Mount Macedon ultra
The race is set in a wonderful part of Victoria, lovely forest and fabulous views (which require climbing hills to gain the rewards). There's only one downside as far as I'm concerned: I like to stay near the start the night before the race and the only convenient place is the Mount Macedon Hotel whose rooms are cell-like and chilly even when you have the portable heater well positioned and going full bore. I survived a boring evening with the aid of podcasts and unscheduled napping.
Race morning was an almost freezing two degrees but clear and no sign of rain. I knew I would warm up quickly. This race has great aid stations and there's no need to carry anything but I noticed that every runner except for me was wearing a running backpack; some were bulging but I'm not sure with what. I had my car key and nothing else. Personally I like to use the race aid stations because they give a chance for a short break in activity, and if people cease to use the aid stations then race organisers will cease to provide aid and we will be left with unsupported races, in which case we might as well look at a map and then head out on a run of our own devising without having to pay a fee and be at the start line on time. If ultra running is an eating and drinking contest then I have to say provided is to be preferred over BYO.
So I was all primed for lots of hills. I hadn't quite remembered how many there were but let's say I was not disappointed. The most technically demanding hills are near the start and after 37 kilometres but there's lots of difficult stuff in between. Most of the run is in the forest. However, early on we were treated to a fantastic view from the Camels Hump over miles of foggy and frosty rural Victoria. I settled into a nice rhythm near the back of the field and took things easy, just enjoying being out there. It was a still morning, a few birds around but mainly silent. I had to watch my footing all the time for slippery mud, slippery leaf litter and rocks; I'm always banging my feet on rocks and almost tripping over. Luckily I only fell once, right near the end of the day, and I righted myself immediately without pain.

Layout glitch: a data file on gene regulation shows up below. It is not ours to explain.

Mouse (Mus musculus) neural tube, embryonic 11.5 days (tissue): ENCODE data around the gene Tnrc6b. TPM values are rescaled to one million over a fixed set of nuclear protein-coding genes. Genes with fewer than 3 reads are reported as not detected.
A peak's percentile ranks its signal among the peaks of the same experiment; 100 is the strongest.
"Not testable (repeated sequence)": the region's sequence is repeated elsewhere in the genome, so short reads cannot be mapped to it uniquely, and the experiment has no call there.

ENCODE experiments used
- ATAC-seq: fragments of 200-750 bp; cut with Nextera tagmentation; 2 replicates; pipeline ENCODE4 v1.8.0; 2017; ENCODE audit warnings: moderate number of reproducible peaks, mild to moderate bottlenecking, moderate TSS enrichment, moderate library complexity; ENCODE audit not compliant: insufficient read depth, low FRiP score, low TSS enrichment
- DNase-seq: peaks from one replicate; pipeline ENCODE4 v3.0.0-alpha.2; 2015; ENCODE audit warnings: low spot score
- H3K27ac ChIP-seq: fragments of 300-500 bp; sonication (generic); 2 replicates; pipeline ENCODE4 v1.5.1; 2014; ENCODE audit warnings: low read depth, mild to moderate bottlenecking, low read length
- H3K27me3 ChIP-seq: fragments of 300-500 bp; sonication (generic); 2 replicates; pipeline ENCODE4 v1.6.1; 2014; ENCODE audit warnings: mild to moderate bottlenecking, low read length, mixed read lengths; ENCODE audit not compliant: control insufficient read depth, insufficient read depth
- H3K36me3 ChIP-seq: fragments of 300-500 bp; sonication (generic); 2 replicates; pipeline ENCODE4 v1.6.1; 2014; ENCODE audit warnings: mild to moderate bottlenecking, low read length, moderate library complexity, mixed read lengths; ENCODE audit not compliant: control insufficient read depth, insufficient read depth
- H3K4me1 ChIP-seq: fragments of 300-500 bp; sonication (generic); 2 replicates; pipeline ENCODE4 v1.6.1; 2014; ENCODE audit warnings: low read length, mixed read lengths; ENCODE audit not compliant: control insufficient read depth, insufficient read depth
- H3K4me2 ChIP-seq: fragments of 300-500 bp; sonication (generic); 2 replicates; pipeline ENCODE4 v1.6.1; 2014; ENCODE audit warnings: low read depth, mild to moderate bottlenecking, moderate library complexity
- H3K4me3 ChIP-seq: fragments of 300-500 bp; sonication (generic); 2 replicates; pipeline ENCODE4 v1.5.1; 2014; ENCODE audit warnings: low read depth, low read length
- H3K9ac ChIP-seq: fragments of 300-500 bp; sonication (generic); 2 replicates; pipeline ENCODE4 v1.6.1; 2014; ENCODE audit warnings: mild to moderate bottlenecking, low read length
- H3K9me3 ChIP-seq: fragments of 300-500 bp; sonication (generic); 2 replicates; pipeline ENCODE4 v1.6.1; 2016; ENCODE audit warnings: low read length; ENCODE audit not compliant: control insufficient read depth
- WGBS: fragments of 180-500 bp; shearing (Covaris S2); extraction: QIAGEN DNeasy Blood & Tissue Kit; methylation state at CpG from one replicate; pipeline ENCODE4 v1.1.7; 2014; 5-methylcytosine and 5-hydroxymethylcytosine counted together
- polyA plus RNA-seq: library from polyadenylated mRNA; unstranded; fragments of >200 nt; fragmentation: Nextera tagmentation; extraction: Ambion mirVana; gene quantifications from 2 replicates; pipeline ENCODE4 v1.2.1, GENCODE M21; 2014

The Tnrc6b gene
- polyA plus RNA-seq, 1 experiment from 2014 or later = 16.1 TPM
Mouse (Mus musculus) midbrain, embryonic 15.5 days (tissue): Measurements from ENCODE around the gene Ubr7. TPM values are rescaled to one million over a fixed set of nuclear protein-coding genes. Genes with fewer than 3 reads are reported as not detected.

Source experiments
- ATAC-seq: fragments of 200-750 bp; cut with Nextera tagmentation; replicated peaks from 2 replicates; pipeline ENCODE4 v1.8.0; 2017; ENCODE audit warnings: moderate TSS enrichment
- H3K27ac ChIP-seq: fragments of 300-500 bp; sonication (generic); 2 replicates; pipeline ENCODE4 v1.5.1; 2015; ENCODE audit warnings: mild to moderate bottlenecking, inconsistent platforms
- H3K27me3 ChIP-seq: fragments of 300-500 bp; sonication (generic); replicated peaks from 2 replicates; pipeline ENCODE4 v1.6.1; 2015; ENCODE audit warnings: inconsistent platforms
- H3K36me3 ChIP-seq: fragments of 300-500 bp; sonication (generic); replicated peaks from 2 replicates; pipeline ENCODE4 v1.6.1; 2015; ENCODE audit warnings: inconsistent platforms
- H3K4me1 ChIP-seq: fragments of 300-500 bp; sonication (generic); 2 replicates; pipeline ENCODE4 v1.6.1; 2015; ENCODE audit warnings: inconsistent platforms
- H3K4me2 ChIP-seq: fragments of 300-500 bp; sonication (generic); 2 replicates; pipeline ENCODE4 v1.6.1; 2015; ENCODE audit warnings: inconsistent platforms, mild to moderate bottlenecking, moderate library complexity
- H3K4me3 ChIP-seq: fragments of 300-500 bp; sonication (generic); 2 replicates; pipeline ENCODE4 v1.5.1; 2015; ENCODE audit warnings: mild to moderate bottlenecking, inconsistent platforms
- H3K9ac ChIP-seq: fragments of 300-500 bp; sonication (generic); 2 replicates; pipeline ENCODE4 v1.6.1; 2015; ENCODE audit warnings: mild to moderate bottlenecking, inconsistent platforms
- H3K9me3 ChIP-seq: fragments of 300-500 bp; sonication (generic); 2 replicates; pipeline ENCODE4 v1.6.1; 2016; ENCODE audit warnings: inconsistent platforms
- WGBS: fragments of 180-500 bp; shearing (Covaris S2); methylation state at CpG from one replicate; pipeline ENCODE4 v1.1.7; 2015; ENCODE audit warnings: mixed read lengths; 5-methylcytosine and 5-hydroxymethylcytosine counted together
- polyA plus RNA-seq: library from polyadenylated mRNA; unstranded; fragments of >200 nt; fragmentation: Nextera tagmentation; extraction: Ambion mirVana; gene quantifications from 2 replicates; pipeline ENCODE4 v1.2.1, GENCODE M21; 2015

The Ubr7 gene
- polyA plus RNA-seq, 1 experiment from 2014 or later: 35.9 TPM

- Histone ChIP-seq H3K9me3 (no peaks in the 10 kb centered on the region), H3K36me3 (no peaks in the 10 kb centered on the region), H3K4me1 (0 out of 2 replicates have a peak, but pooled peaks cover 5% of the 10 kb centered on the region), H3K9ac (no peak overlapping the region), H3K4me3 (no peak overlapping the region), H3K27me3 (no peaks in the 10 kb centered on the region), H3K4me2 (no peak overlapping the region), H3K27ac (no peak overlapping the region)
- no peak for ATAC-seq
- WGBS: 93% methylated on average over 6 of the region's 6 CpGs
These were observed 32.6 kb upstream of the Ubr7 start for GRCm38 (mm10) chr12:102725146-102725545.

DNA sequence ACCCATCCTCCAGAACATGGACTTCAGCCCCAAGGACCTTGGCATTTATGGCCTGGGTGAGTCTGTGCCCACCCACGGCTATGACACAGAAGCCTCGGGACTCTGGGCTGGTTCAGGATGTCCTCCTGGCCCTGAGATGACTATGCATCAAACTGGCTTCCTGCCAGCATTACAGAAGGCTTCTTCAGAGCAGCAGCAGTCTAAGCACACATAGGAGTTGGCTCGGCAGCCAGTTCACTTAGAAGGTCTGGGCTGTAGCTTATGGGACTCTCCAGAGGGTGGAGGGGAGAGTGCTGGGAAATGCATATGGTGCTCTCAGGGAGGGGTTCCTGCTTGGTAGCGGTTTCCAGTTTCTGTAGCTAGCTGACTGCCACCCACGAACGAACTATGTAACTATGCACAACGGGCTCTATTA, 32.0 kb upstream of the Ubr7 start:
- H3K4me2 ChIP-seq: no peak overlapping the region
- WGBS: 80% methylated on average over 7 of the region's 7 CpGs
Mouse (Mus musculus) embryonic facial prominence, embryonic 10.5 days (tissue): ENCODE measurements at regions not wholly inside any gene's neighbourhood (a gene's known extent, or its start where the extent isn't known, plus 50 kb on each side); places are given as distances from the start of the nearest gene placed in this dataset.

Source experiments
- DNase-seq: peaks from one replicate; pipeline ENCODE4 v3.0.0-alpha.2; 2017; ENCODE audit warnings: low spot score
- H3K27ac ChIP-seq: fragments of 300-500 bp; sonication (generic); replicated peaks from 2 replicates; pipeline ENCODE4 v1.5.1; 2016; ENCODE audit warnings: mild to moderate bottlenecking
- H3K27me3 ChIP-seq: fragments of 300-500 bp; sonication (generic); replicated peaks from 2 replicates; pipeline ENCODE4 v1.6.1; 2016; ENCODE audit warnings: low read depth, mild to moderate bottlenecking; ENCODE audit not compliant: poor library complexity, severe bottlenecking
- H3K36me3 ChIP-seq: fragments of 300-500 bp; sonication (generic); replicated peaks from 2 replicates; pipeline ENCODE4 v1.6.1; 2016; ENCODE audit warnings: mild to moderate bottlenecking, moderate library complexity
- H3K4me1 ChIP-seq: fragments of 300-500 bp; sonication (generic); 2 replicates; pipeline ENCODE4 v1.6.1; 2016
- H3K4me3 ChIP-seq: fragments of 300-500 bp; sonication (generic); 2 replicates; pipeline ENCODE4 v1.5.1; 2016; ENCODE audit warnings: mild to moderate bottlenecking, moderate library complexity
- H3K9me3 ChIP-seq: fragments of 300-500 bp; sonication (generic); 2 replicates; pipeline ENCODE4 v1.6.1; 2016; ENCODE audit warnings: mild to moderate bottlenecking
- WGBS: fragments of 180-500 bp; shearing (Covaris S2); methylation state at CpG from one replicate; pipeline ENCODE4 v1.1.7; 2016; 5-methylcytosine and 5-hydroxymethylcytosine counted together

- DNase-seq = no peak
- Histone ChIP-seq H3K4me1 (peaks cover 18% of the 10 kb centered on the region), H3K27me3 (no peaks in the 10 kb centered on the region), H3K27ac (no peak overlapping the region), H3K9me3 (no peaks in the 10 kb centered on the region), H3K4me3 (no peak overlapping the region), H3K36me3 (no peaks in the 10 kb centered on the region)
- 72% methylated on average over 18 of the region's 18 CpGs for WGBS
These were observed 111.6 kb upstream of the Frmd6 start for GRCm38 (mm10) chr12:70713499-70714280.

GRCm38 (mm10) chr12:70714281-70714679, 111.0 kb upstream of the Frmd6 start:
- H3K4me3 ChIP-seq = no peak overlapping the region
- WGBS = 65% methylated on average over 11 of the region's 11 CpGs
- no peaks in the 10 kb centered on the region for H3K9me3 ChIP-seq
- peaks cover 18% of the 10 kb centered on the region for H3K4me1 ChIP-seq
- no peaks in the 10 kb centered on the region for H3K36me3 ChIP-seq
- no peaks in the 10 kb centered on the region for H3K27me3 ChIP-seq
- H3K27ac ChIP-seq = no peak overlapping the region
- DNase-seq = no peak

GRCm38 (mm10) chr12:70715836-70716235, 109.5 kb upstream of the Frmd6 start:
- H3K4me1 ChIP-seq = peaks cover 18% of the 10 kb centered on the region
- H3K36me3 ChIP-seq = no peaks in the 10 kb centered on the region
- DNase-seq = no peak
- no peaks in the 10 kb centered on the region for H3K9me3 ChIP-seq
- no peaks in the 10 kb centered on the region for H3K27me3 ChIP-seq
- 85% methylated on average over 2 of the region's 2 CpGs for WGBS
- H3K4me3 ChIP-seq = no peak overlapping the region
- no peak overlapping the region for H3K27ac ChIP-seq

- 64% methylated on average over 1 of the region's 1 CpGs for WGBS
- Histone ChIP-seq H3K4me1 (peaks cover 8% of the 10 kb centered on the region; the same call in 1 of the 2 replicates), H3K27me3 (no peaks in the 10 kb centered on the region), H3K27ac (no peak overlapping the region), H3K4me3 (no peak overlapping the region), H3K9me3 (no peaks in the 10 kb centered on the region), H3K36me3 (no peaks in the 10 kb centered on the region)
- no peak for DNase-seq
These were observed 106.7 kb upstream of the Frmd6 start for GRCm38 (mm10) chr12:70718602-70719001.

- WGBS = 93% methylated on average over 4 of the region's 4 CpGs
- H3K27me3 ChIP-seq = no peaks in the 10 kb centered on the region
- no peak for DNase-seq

I was paying close attention to the route because last year I had gone wrong at least twice. I knew the mistake I had made at the 35 kilometre mark last year and I wasn't going to make that one again, but I didn't quite understand how I had managed to go wrong in the final kilometre (well, it should have been the final kilometre but it proved not to be that for me, I did an extra one or two). I got both these bits right this year but I did manage to go off trail about 48 kilometres into the run. Luckily I realised I was off course and was able to confirm this with a bushwalker who was looking for something that had a name he was calling out (dog?).
Apart from the hills there are several highlights to this run. There are a couple of small lakes or reservoirs, and a couple of short tunnels to run through. The first tunnel has big steps, which are a challenge to fatigued legs. Both are very dark.
I ran alone all day. After passing the start/finish line at 30 km I decided it was time to try and pass a few other runners. I managed to move up the field, which is always satisfying. But I always took the time to enjoy the aid station fruit cake. I got tired, of course, but it was a nice way to spend the day. After a while I was starting to say to myself, oh no not another hill, but they didn't seriously distress me. Most of the hills were short and sharp, apart from the final long climb up to the top of Macedon.
I think I finished a bit earlier than last year because there were still plenty of people around at the finish area and there was some fruit cake and chips left. I hadn't felt cold all day but as soon as I stopped moving I was cooling down. So I hopped in the car and left.